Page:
This is the third year in a row that Rex has lost an AFC Championship game. 

It’s time to take a look in the mirror. 

Ground and pound all you want against the Buffalo Bills of the world, but championships will be decided against the murderers row of QBs  that you just faced and almost vanquished. 

You must be able to match strike for strike and that means airing it out and not just in panic time.  The time is now to elevate Sanchez from being a game manager to being a game changer. 

Listen, I’m not against running the football.  It keeps the defense honest.  But because opponents know it’s coming, they can easily attack it, get up close to the line and block the lanes (how many tipped passes on Sunday?) and that’s why you find yourselves with so many 3 and outs.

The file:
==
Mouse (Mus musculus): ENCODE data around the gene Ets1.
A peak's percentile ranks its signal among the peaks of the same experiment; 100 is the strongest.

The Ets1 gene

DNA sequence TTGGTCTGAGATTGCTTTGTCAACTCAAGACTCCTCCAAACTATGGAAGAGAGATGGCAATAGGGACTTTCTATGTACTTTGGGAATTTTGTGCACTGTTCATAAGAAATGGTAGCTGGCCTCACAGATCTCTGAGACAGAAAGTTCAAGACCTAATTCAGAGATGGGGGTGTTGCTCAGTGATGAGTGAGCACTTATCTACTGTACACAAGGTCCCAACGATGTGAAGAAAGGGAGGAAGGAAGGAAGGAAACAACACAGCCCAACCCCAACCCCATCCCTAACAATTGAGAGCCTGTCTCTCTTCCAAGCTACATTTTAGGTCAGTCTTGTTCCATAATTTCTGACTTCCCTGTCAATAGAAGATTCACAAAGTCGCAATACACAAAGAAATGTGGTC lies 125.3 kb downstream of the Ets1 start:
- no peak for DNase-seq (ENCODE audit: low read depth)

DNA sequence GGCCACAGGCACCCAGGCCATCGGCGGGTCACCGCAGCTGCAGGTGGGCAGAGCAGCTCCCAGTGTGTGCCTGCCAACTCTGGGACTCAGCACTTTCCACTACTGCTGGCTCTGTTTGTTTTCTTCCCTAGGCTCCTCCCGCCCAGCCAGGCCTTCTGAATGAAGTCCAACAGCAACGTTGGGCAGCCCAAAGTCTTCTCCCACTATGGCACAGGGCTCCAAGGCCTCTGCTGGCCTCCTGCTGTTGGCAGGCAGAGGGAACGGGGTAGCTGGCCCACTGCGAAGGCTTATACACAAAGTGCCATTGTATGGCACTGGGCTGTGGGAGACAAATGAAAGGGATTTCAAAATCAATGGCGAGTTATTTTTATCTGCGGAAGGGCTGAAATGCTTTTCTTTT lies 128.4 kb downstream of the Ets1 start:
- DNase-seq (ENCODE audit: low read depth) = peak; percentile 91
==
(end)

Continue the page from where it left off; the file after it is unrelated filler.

I know this team is capable of change. 

They laid off the blitz and beat Manning and Brady.  The defensive game plan against the Pats was nothing short of brilliant.  But you are under-utilizing your greatest asset and that is Sanchez.

So, let’s talk about that. 

There are a lot of good things to take away from this season, but I would argue that the biggest thing of all for the entire team is Sanchez’s mastering the ability to bring the team back from behind in the clutch.  They absolutely did not have that last year. 

Sanchez engineered four come from behind victories this year.  He almost engineered another one last night.  If all you want to do is hand off the ball, let Kellen Clemens take the snaps.  It’s like you’re driving a Ferrari and refuse to shift out of 1st gear.